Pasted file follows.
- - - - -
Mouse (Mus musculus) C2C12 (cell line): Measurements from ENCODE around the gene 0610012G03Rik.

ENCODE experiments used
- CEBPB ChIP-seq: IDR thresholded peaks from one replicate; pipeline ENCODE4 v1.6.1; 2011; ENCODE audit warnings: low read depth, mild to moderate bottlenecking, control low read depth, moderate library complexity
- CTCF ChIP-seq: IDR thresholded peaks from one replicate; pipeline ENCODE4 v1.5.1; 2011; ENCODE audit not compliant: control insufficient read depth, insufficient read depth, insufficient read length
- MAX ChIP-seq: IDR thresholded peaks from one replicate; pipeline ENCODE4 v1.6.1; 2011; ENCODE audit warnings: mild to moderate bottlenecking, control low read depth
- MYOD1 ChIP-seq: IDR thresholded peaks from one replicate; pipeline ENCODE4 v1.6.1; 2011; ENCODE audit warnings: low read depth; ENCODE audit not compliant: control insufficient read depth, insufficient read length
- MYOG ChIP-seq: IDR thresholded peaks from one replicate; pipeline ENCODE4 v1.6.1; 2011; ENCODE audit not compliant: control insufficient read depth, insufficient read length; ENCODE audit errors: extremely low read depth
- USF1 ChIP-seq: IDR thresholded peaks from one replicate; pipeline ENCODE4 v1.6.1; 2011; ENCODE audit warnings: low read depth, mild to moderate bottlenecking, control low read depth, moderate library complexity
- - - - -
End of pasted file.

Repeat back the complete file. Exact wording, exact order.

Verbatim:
Mouse (Mus musculus) C2C12 (cell line): Measurements from ENCODE around the gene 0610012G03Rik.

ENCODE experiments used
- CEBPB ChIP-seq: IDR thresholded peaks from one replicate; pipeline ENCODE4 v1.6.1; 2011; ENCODE audit warnings: low read depth, mild to moderate bottlenecking, control low read depth, moderate library complexity
- CTCF ChIP-seq: IDR thresholded peaks from one replicate; pipeline ENCODE4 v1.5.1; 2011; ENCODE audit not compliant: control insufficient read depth, insufficient read depth, insufficient read length
- MAX ChIP-seq: IDR thresholded peaks from one replicate; pipeline ENCODE4 v1.6.1; 2011; ENCODE audit warnings: mild to moderate bottlenecking, control low read depth
- MYOD1 ChIP-seq: IDR thresholded peaks from one replicate; pipeline ENCODE4 v1.6.1; 2011; ENCODE audit warnings: low read depth; ENCODE audit not compliant: control insufficient read depth, insufficient read length
- MYOG ChIP-seq: IDR thresholded peaks from one replicate; pipeline ENCODE4 v1.6.1; 2011; ENCODE audit not compliant: control insufficient read depth, insufficient read length; ENCODE audit errors: extremely low read depth
- USF1 ChIP-seq: IDR thresholded peaks from one replicate; pipeline ENCODE4 v1.6.1; 2011; ENCODE audit warnings: low read depth, mild to moderate bottlenecking, control low read depth, moderate library complexity